Mistreatment of comics creators, both online and in other public forums, has reached a fever pitch. Creators have been subject to relentless online harassment, doxing, phone calls to their homes, public ridicule, verbal assault, and even death threats. These behaviors frequently rise to the level of criminal misconduct. More often than not, the perpetrators target creators who identify with one or more minorities.

This has to stop. We must do everything we can to stop it. Those of us in the industry who are less vulnerable to this mistreatment must stand up for those who are at risk. In particular, publishers and their parent companies, and other companies associated with the comics industry must make a public stand against this behavior.

We call on other publishers—especially those with the loudest voices—to unequivocally condemn harassment of comics creators, to lend legal and other support to creators who are targeted, and to publicly disavow the individuals who engage in such behavior. We must not allow them the feeble excuse of critical freedom. These individuals are not critics; they are bullies, and in some cases, criminals. Their behavior is not criticism; it is abuse. We do not need and do not want their business.

Beyond that, we call on everyone who witnesses mistreatment of creators and other members of the comics community to condemn the perpetrators, and stand beside those who are targeted. If you witness mistreatment online, report the behavior through the appropriate channels. If you witness mistreatment in public, intervene. And always check in with the individuals who are targeted. Let them know they are not facing this alone.

If the comics industry is to thrive, we must produce relevant art that reaches a diverse audience. To achieve this, we must foster an inclusive community of creators, who feel safe enough to do their best work. If we sit idle as members of our community are targeted by bullies, we will find the medium we love relegated to obscurity, alienated from its audience and creators alike. But if we stand up for our creators, and defend comics as a medium to which everyone is welcome, we will see our medium reach new levels of commercial success, and new heights of artistic achievement.

Adrian Wassel
CCO & Editor-in-Chief

Damian Wassel
CEO & Publisher

Tell IDW and Hasbro You Support Aubrey Sitterson

Comic writer Aubrey Sitterson is the subject of the latest targeted harassement by an online group of organized trolls who are attempting to get him fired from his work on G.I. Joe. While they claim it’s about a Tweet, by their own words this is a long term campaign due to their disagreement over his support of diversity and inclusion. These same individuals regularly target African American, female, and transgender creators showing they are racist, misogynistic, and transphobic.

It’s time for us to take action and make your voice heard in support of Sitterson.

We are asking you to contact both Hasbro and IDW Publishing to show your support and send an email to the two in support of Sitterson.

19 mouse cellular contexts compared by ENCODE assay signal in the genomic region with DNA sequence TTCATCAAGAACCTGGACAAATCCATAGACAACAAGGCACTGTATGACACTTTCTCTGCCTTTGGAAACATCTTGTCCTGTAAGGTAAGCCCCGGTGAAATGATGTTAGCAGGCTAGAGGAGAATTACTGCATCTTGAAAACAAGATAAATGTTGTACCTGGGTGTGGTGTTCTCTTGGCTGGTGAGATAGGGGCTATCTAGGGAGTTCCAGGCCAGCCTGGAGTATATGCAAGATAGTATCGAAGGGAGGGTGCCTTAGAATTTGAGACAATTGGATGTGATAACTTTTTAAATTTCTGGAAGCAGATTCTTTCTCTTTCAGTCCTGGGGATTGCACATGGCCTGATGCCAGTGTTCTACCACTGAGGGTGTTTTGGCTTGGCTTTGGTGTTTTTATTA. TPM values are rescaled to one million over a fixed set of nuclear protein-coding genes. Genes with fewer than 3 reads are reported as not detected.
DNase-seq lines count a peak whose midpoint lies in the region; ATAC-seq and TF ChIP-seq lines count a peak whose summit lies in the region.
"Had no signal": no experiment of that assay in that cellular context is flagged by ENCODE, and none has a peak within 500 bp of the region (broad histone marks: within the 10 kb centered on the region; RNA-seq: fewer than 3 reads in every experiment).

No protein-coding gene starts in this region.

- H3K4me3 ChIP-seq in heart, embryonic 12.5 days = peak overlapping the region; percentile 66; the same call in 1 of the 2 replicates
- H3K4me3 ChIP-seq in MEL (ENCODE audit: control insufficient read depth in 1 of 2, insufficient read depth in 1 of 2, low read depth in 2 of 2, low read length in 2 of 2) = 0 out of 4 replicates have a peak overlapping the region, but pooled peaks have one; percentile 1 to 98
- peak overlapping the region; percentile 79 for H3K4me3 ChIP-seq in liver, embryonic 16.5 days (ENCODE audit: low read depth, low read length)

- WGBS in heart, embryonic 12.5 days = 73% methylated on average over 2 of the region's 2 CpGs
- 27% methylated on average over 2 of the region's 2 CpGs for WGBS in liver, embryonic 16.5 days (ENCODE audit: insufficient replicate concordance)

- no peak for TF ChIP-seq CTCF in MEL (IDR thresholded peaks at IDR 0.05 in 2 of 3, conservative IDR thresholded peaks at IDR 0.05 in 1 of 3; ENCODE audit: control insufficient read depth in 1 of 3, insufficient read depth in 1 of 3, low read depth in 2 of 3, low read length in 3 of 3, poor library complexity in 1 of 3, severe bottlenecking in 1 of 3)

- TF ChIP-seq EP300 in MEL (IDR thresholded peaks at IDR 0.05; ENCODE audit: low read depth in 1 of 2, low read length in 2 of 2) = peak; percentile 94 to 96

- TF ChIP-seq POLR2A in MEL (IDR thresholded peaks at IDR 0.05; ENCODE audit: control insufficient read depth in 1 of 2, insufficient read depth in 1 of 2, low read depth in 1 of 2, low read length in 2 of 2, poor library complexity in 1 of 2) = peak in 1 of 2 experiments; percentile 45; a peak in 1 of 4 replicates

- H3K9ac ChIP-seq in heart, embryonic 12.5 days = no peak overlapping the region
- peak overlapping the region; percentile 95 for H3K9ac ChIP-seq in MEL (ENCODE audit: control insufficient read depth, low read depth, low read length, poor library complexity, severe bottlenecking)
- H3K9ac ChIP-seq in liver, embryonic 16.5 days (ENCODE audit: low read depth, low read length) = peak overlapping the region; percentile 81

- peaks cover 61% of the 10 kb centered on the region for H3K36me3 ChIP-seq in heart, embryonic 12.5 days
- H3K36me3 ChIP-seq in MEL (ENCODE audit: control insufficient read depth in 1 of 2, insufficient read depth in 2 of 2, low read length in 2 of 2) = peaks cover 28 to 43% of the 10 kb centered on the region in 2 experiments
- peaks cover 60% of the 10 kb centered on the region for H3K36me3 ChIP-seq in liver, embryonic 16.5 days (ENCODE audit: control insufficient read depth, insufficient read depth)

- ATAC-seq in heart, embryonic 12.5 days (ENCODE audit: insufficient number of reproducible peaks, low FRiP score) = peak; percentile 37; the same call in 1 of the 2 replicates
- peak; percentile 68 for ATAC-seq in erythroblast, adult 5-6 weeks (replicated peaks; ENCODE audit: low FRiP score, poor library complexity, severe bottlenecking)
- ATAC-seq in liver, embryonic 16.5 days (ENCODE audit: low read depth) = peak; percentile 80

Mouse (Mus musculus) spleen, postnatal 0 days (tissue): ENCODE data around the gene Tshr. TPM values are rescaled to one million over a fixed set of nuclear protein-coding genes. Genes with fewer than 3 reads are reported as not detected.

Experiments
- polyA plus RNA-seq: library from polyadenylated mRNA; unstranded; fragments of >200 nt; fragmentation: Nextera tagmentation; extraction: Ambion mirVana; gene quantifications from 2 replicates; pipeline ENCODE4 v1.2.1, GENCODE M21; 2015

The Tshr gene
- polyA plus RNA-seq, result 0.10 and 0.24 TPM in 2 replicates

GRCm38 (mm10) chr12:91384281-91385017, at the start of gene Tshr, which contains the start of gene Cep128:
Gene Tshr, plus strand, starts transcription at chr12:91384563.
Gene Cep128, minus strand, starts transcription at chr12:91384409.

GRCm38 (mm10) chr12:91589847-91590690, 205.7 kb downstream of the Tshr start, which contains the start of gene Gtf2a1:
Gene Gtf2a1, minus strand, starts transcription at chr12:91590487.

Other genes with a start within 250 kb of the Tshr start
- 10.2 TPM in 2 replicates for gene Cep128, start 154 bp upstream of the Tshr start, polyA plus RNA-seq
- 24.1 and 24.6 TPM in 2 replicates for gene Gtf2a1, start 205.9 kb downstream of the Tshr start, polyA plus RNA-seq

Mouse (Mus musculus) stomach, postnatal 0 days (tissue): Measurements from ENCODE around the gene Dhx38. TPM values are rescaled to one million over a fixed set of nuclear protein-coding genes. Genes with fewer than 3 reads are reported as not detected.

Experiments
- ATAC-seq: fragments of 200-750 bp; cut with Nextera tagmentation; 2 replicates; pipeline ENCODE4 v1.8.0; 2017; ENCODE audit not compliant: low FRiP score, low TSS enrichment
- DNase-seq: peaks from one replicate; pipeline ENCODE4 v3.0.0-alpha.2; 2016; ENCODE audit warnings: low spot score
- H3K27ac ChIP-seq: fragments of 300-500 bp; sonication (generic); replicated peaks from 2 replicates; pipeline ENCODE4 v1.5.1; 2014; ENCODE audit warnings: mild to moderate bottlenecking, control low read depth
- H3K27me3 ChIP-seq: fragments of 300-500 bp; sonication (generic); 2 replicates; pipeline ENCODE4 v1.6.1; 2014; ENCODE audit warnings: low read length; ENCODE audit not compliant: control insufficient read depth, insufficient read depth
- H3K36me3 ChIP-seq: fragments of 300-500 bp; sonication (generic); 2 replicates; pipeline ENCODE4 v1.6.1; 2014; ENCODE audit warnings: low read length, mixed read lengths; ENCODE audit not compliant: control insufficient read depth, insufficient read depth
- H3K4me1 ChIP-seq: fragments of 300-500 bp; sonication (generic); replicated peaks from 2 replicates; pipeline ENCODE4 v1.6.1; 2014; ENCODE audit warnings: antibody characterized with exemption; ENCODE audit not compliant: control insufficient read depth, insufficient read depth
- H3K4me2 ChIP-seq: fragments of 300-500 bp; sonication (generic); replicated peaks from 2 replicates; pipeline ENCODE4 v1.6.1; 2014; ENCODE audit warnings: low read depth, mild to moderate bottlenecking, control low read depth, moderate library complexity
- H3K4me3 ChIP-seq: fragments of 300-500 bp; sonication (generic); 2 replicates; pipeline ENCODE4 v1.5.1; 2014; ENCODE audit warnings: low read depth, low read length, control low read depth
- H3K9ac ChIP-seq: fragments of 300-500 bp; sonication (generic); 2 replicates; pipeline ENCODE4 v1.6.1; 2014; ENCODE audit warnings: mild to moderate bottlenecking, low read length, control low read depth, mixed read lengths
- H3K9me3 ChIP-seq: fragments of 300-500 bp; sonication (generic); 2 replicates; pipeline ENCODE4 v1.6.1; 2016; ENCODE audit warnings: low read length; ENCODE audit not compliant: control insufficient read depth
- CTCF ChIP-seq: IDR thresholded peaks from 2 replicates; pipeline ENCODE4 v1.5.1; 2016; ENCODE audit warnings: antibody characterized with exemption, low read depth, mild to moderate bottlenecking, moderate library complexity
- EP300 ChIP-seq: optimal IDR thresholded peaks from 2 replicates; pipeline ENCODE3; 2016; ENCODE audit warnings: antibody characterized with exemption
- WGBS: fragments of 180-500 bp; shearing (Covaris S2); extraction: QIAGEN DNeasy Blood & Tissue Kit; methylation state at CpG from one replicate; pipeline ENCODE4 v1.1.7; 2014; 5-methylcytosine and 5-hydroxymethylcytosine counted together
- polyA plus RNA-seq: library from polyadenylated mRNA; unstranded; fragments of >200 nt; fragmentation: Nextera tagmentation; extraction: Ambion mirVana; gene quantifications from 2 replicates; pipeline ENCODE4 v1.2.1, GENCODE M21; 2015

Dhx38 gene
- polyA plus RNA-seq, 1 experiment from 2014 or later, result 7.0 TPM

It’s unacceptable that Sitterson is being targeted and we here at Graphic Policy stand behind him 100%. Hasbro and IDW caving will set a precedant that will have chilling ramifications within the comic industry going forward.

DC Finally Addresses Harassment Allegations

DC-Comics-logoOn Friday DC Entertainment President Diane Nelson addresses staff in a special meeting regarding the harassment allegations made against staffers within the company as well as the company’s policies and procedures.

The allegations arose (again) three weeks ago after staffing changes at Vertigo were made causing an uproar in the comic community.

A sustained external campaign for the company to address the issue has been waged since and my understanding internal pressure was also pressed.

DC has released a statement:

DC Entertainment strives to foster a culture of inclusion, fairness and respect. While we cannot comment on specific personnel matters, DC takes allegations of discrimination and harassment very seriously, promptly investigates reports of misconduct and disciplines those who violate our standards and policies.

As part of our ongoing effort to provide an equitable working environment, we are reviewing our policies, expanding employee training on the topic and working with internal and external resources to ensure that these policies and procedures are respected and reinforced across the company.

The above is the first official acknowledgement of issues by the publisher.

After Vertigo Shake Up, Sexual Harassment Allegations Resurface

eddie berganzaIt wasn’t long after the news of the firing of Shelly Bond and restructuring of Vertigo by DC Entertainment that folks begin questioning why someone like Bond was let go while others in the industry who have histories of sexual harassment keep their positions. One of those people mentioned specifically was Eddie Berganza, currently the Group Editor for Superman titles at DC Comics.

I had known of the incidents for some time, but with everything of its nature things always need to be researched, checked, double checked, get permission from those who recount stories, check those stories, etc. etc. Covering this sort of issue was nothing new for the site, but there’s right ways to do it, and I like to try to do it the right way.

So when people decided to name names it was absolutely time to write what was known as now it wasn’t just an open secret, it was just open. And I pondered all day as to what to write, then I didn’t have to really write anything, because there’s two solid pieces that you should read that covers it all.

Rich Johnston at Bleeding Cool does an excellent job of recounting the incidents, the facts, the fall out, everything you need to know about it. And he fills in some gaps I didn’t know about. Credit where credit is due, he nails it with facts.

Then Heidi MacDonald at The Beat also posted an article that is an fantastic companion piece to Johnston’s post.

When it comes to the details, I have nothing to add, and they do a much better job than I could have.

What I will add and state is that harassment is still pervasive in geekdom whether in offices, at conventions, or in stores. It should not be tolerated, accepted, or swept under the rug. We as an industry and as fans should be aware it is present, and do everything we can to help make comics an inclusive and welcoming place.